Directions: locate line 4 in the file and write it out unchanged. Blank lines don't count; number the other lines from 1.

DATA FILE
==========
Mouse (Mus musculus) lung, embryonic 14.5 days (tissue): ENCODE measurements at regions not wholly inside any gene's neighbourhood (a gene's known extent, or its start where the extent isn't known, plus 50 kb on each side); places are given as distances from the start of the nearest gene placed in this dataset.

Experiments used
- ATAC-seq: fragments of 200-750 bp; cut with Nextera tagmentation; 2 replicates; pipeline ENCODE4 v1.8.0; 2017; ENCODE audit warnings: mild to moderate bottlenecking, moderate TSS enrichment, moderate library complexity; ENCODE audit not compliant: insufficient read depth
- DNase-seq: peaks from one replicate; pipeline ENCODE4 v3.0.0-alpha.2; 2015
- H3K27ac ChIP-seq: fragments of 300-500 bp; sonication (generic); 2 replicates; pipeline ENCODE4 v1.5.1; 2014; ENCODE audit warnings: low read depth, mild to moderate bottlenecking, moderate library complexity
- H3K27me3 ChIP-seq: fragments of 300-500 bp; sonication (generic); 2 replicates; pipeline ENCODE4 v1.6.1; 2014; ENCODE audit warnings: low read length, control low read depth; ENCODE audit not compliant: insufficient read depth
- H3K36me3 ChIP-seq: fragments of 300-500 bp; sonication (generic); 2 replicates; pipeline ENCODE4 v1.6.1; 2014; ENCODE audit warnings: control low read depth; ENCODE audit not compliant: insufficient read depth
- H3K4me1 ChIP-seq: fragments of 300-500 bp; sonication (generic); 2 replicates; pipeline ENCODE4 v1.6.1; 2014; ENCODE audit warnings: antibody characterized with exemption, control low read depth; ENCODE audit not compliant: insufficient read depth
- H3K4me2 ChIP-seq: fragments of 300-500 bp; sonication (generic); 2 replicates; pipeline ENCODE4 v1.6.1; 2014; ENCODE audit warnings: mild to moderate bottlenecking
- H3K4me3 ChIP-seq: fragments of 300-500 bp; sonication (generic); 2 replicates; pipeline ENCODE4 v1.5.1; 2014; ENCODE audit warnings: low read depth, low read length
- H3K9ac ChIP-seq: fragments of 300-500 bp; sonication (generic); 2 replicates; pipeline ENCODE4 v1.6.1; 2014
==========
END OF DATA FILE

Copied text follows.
- DNase-seq: peaks from one replicate; pipeline ENCODE4 v3.0.0-alpha.2; 2015